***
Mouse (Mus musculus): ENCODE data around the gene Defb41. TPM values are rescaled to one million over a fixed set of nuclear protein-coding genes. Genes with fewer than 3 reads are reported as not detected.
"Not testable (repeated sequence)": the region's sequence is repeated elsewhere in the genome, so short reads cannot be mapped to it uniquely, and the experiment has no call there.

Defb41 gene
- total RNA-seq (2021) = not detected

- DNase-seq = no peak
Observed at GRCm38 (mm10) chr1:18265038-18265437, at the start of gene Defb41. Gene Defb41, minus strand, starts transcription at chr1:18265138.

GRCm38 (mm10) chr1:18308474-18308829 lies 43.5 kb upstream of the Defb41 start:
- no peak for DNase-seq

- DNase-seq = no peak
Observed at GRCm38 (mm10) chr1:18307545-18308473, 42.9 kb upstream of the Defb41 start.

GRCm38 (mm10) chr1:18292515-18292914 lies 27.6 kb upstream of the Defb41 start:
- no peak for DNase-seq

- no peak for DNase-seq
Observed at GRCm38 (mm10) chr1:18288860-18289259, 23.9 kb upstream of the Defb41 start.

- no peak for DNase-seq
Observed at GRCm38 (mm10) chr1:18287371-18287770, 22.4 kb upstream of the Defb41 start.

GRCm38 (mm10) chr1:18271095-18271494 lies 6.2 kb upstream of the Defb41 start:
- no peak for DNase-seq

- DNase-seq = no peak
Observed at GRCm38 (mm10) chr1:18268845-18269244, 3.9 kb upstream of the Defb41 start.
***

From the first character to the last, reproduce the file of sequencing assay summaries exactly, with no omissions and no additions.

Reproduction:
Mouse (Mus musculus): ENCODE data around the gene Defb41. TPM values are rescaled to one million over a fixed set of nuclear protein-coding genes. Genes with fewer than 3 reads are reported as not detected.
"Not testable (repeated sequence)": the region's sequence is repeated elsewhere in the genome, so short reads cannot be mapped to it uniquely, and the experiment has no call there.

Defb41 gene
- total RNA-seq (2021) = not detected

- DNase-seq = no peak
Observed at GRCm38 (mm10) chr1:18265038-18265437, at the start of gene Defb41. Gene Defb41, minus strand, starts transcription at chr1:18265138.

GRCm38 (mm10) chr1:18308474-18308829 lies 43.5 kb upstream of the Defb41 start:
- no peak for DNase-seq

- DNase-seq = no peak
Observed at GRCm38 (mm10) chr1:18307545-18308473, 42.9 kb upstream of the Defb41 start.

GRCm38 (mm10) chr1:18292515-18292914 lies 27.6 kb upstream of the Defb41 start:
- no peak for DNase-seq

- no peak for DNase-seq
Observed at GRCm38 (mm10) chr1:18288860-18289259, 23.9 kb upstream of the Defb41 start.

- no peak for DNase-seq
Observed at GRCm38 (mm10) chr1:18287371-18287770, 22.4 kb upstream of the Defb41 start.

GRCm38 (mm10) chr1:18271095-18271494 lies 6.2 kb upstream of the Defb41 start:
- no peak for DNase-seq

- DNase-seq = no peak
Observed at GRCm38 (mm10) chr1:18268845-18269244, 3.9 kb upstream of the Defb41 start.